How the story broke –
NOWRA lost a significant part of its history on Wednesday night when the Nowra Sailing Club was destroyed by fire.
Fire broke out after 8pm with the building well alight when Fire and Rescue NSW crews arrived.
Unfortunately the landmark Nowra structure east of the Shoalhaven bridges could not be saved.
The outpouring of sadness of social media has shown how much the historic building means to the local community.
For many locals and the media included, the building is an indicator at flood time.
The seriousness of the Shoalhaven River flood event is often measured by how far floodwaters rise up the front of the building.
In a couple of major flood events in the 1970s only the top of the two gables on the western side of the building were visible.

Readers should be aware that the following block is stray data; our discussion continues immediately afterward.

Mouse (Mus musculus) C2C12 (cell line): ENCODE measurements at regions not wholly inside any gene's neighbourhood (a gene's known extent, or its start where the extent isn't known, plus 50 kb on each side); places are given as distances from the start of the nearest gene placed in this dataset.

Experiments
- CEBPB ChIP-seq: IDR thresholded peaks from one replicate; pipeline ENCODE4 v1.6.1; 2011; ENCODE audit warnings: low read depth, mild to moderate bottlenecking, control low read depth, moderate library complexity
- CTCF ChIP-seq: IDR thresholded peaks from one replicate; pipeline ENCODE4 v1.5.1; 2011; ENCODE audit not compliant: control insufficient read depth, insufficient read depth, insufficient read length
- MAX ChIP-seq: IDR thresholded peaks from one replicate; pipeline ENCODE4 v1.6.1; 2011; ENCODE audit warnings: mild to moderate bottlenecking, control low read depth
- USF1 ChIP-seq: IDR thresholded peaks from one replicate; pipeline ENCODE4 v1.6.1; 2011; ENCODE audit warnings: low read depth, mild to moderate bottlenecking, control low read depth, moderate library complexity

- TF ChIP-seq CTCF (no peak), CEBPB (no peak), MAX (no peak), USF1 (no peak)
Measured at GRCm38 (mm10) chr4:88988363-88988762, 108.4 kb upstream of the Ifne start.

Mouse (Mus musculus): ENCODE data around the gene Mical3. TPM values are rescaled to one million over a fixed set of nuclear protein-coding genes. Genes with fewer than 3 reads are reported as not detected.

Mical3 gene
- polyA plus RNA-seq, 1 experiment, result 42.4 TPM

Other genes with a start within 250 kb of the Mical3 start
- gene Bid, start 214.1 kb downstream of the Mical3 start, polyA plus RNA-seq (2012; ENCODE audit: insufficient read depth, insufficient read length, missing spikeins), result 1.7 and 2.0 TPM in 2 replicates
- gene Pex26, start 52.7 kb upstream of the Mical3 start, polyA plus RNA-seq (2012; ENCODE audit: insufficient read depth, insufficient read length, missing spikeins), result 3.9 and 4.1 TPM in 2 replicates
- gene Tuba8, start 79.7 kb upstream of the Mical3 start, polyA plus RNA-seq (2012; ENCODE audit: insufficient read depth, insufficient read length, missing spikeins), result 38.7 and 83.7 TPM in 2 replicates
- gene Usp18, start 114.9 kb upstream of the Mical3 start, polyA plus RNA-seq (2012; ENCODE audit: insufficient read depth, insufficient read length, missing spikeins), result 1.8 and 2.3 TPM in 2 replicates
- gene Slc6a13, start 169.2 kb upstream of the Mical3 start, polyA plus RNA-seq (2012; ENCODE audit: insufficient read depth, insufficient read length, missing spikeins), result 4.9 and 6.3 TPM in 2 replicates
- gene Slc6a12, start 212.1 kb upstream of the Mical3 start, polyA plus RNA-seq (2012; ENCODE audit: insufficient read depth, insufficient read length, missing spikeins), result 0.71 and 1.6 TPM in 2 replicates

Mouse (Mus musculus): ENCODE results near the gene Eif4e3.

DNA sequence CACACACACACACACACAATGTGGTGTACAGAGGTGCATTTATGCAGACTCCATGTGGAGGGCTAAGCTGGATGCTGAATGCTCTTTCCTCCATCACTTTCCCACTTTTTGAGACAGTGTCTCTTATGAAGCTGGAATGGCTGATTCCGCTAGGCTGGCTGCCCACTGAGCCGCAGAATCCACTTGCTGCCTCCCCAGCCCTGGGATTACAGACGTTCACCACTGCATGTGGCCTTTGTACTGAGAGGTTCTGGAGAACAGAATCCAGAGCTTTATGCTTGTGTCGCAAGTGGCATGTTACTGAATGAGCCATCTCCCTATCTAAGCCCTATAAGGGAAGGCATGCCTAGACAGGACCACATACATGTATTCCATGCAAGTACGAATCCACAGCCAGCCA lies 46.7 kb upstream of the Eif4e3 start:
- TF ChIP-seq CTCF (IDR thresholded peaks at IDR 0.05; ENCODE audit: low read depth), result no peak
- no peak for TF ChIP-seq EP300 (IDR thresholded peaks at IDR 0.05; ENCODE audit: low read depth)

These were sentiments shared on Wednesday night as news of the blaze broke.
It is ironic the structure which had withstood numerous floods over the years only to be destroyed by fire.
Local historian Robyn Florance, who helped prepare a heritage assessment report into the building in 2000, said it was a “terrible loss of Shoalhaven history”.
“It is sad the building was left to sit there for this long,” she said.
“This is what happens.”
The area’s history dates back to 1885 when the original Nowra wharf was constructed. Many of the supplies for Nowra were brought to the area by ship, with the wharf becoming a vital part of the local community.
An Illawarra Steam Navigation Company shed was built at the location in 1899, relocating from Terara. The sailing clubhouse was the company’s original Nowra office.
Two others wharfs were built there between 1902-04 and 1930-35.
The site was taken over by the Nowra and District Fishermen’s Co-operative in 1948 and the Nowra Sailing Club in 1964.
In 1977 it became a shared building with the Shoalhaven Rowing Club.
Even into the late 1990s the building remained intact in its original 1930s configuration.